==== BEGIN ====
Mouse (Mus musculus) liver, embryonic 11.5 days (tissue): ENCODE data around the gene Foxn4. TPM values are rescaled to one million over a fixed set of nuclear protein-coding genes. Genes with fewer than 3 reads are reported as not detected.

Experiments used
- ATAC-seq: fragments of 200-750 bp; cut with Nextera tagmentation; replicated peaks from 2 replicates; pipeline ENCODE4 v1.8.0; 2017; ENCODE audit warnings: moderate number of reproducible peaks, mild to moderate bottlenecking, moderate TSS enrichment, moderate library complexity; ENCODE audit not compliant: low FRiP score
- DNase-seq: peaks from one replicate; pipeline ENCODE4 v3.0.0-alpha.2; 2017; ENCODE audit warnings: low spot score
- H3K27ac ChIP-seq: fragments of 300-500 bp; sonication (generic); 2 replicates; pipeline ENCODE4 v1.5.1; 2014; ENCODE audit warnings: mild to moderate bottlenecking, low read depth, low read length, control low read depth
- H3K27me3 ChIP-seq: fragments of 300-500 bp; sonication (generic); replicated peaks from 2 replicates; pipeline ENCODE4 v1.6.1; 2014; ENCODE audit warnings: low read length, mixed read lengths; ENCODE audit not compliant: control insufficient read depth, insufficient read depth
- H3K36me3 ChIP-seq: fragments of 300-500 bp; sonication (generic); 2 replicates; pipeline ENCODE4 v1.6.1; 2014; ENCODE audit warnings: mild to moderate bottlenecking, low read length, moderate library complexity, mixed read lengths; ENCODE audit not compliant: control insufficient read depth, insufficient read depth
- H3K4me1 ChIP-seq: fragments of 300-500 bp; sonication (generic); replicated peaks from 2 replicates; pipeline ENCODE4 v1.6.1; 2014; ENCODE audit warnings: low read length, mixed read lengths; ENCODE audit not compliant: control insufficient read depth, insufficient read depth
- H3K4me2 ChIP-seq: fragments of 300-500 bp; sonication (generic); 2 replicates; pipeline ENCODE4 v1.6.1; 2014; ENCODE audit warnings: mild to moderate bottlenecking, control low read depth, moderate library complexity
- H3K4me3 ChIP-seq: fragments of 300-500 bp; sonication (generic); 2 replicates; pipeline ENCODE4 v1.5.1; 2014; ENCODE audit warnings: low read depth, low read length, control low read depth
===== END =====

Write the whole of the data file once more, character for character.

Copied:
Mouse (Mus musculus) liver, embryonic 11.5 days (tissue): ENCODE data around the gene Foxn4. TPM values are rescaled to one million over a fixed set of nuclear protein-coding genes. Genes with fewer than 3 reads are reported as not detected.

Experiments used
- ATAC-seq: fragments of 200-750 bp; cut with Nextera tagmentation; replicated peaks from 2 replicates; pipeline ENCODE4 v1.8.0; 2017; ENCODE audit warnings: moderate number of reproducible peaks, mild to moderate bottlenecking, moderate TSS enrichment, moderate library complexity; ENCODE audit not compliant: low FRiP score
- DNase-seq: peaks from one replicate; pipeline ENCODE4 v3.0.0-alpha.2; 2017; ENCODE audit warnings: low spot score
- H3K27ac ChIP-seq: fragments of 300-500 bp; sonication (generic); 2 replicates; pipeline ENCODE4 v1.5.1; 2014; ENCODE audit warnings: mild to moderate bottlenecking, low read depth, low read length, control low read depth
- H3K27me3 ChIP-seq: fragments of 300-500 bp; sonication (generic); replicated peaks from 2 replicates; pipeline ENCODE4 v1.6.1; 2014; ENCODE audit warnings: low read length, mixed read lengths; ENCODE audit not compliant: control insufficient read depth, insufficient read depth
- H3K36me3 ChIP-seq: fragments of 300-500 bp; sonication (generic); 2 replicates; pipeline ENCODE4 v1.6.1; 2014; ENCODE audit warnings: mild to moderate bottlenecking, low read length, moderate library complexity, mixed read lengths; ENCODE audit not compliant: control insufficient read depth, insufficient read depth
- H3K4me1 ChIP-seq: fragments of 300-500 bp; sonication (generic); replicated peaks from 2 replicates; pipeline ENCODE4 v1.6.1; 2014; ENCODE audit warnings: low read length, mixed read lengths; ENCODE audit not compliant: control insufficient read depth, insufficient read depth
- H3K4me2 ChIP-seq: fragments of 300-500 bp; sonication (generic); 2 replicates; pipeline ENCODE4 v1.6.1; 2014; ENCODE audit warnings: mild to moderate bottlenecking, control low read depth, moderate library complexity
- H3K4me3 ChIP-seq: fragments of 300-500 bp; sonication (generic); 2 replicates; pipeline ENCODE4 v1.5.1; 2014; ENCODE audit warnings: low read depth, low read length, control low read depth